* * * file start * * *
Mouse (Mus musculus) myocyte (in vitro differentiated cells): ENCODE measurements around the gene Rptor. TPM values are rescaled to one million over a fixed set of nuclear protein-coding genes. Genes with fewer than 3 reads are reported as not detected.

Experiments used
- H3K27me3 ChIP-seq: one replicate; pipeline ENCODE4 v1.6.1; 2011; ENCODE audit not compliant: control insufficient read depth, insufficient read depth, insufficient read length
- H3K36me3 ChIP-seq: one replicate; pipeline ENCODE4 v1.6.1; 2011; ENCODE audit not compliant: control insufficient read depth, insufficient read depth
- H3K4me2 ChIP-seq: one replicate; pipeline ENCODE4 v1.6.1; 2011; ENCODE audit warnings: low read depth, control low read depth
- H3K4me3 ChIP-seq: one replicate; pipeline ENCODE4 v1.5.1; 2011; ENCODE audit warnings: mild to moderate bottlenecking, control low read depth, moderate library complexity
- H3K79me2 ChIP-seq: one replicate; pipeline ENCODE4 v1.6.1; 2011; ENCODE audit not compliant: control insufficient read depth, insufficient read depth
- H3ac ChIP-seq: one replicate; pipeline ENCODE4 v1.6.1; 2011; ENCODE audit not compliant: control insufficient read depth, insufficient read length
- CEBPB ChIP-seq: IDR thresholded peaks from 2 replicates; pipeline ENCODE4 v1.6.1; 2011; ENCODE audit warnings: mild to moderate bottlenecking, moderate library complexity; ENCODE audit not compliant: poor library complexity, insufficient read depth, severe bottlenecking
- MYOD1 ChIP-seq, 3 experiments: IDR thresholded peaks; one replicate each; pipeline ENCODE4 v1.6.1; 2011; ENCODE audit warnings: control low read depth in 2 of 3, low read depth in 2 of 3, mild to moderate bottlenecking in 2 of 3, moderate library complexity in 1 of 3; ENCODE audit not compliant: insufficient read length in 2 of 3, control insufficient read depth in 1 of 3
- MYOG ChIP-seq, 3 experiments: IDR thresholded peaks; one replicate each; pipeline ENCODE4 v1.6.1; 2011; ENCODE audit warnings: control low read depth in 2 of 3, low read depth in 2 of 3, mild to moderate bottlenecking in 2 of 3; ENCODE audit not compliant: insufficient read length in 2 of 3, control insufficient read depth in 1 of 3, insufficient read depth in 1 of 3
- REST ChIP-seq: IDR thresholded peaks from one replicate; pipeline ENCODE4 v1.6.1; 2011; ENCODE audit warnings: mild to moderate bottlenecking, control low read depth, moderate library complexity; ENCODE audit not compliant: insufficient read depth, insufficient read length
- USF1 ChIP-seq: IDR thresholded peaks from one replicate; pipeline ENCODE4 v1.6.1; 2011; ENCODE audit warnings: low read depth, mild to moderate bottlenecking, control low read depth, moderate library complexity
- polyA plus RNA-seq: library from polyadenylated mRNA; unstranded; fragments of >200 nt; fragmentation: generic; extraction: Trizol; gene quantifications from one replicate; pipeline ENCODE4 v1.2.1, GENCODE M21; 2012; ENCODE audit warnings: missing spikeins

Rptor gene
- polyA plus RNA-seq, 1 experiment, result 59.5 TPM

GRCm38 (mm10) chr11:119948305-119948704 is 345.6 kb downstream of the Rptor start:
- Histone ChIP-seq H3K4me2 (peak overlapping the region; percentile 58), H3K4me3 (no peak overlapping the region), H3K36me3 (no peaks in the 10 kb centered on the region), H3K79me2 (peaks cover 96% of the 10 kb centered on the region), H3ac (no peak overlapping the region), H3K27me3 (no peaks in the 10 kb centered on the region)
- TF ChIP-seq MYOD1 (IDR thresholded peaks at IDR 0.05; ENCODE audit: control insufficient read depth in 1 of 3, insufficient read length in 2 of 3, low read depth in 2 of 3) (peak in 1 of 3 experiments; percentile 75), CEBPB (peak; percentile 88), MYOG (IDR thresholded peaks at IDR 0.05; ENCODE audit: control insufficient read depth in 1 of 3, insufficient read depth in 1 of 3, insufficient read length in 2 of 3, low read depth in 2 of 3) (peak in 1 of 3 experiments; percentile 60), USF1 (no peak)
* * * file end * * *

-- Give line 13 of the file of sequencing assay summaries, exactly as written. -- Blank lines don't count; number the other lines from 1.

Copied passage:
- USF1 ChIP-seq: IDR thresholded peaks from one replicate; pipeline ENCODE4 v1.6.1; 2011; ENCODE audit warnings: low read depth, mild to moderate bottlenecking, control low read depth, moderate library complexity